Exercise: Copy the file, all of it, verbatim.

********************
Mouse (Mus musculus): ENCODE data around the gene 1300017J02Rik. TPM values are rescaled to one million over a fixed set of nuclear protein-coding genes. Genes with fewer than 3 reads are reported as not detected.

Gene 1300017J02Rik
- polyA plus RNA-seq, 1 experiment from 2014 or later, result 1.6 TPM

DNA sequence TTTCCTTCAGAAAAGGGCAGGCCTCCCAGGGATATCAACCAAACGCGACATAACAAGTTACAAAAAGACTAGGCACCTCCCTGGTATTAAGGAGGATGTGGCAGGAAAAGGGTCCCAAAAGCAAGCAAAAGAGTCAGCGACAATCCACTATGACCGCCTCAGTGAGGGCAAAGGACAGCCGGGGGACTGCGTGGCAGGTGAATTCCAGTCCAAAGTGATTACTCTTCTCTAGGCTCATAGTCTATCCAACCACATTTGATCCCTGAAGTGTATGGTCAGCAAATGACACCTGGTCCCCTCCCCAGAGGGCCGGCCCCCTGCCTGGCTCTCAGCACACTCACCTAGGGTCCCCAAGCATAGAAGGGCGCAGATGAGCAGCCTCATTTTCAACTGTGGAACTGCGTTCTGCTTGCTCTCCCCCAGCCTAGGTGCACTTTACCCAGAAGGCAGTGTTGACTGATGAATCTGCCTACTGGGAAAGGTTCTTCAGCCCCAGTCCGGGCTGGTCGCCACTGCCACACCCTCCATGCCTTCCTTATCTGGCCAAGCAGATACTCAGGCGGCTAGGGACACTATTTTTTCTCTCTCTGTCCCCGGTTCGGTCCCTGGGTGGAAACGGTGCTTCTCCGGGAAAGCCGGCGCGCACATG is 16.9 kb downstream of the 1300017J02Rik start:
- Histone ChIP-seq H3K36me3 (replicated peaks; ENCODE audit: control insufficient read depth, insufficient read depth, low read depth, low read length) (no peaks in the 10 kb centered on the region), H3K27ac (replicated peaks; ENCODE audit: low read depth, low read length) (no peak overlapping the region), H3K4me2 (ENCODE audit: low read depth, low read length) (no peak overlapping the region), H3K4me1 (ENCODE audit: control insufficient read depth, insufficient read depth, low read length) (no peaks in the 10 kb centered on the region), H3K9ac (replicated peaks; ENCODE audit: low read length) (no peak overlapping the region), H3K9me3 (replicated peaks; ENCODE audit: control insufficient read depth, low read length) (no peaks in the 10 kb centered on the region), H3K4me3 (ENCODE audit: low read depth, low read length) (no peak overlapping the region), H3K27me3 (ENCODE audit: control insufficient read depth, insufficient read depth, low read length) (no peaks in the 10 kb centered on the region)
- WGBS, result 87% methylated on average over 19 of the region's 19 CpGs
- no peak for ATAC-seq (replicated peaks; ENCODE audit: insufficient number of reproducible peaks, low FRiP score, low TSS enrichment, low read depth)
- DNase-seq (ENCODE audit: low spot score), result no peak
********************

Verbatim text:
Mouse (Mus musculus): ENCODE data around the gene 1300017J02Rik. TPM values are rescaled to one million over a fixed set of nuclear protein-coding genes. Genes with fewer than 3 reads are reported as not detected.

Gene 1300017J02Rik
- polyA plus RNA-seq, 1 experiment from 2014 or later, result 1.6 TPM

DNA sequence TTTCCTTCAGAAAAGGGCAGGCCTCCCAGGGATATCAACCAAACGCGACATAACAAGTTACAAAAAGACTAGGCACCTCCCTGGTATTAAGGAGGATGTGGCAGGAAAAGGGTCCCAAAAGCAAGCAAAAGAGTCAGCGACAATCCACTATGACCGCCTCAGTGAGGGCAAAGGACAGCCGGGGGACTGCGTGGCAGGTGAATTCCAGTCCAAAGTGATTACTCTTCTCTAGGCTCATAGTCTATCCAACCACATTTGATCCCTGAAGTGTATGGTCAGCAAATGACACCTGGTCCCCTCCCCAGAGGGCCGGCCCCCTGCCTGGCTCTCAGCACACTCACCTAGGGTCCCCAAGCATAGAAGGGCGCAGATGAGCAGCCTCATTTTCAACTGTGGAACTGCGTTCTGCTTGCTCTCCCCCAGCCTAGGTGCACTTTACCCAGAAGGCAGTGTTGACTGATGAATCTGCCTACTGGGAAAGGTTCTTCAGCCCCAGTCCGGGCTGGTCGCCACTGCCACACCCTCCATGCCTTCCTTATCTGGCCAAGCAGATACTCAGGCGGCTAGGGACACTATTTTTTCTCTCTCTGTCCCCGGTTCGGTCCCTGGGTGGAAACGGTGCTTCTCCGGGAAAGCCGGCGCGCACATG is 16.9 kb downstream of the 1300017J02Rik start:
- Histone ChIP-seq H3K36me3 (replicated peaks; ENCODE audit: control insufficient read depth, insufficient read depth, low read depth, low read length) (no peaks in the 10 kb centered on the region), H3K27ac (replicated peaks; ENCODE audit: low read depth, low read length) (no peak overlapping the region), H3K4me2 (ENCODE audit: low read depth, low read length) (no peak overlapping the region), H3K4me1 (ENCODE audit: control insufficient read depth, insufficient read depth, low read length) (no peaks in the 10 kb centered on the region), H3K9ac (replicated peaks; ENCODE audit: low read length) (no peak overlapping the region), H3K9me3 (replicated peaks; ENCODE audit: control insufficient read depth, low read length) (no peaks in the 10 kb centered on the region), H3K4me3 (ENCODE audit: low read depth, low read length) (no peak overlapping the region), H3K27me3 (ENCODE audit: control insufficient read depth, insufficient read depth, low read length) (no peaks in the 10 kb centered on the region)
- WGBS, result 87% methylated on average over 19 of the region's 19 CpGs
- no peak for ATAC-seq (replicated peaks; ENCODE audit: insufficient number of reproducible peaks, low FRiP score, low TSS enrichment, low read depth)
- DNase-seq (ENCODE audit: low spot score), result no peak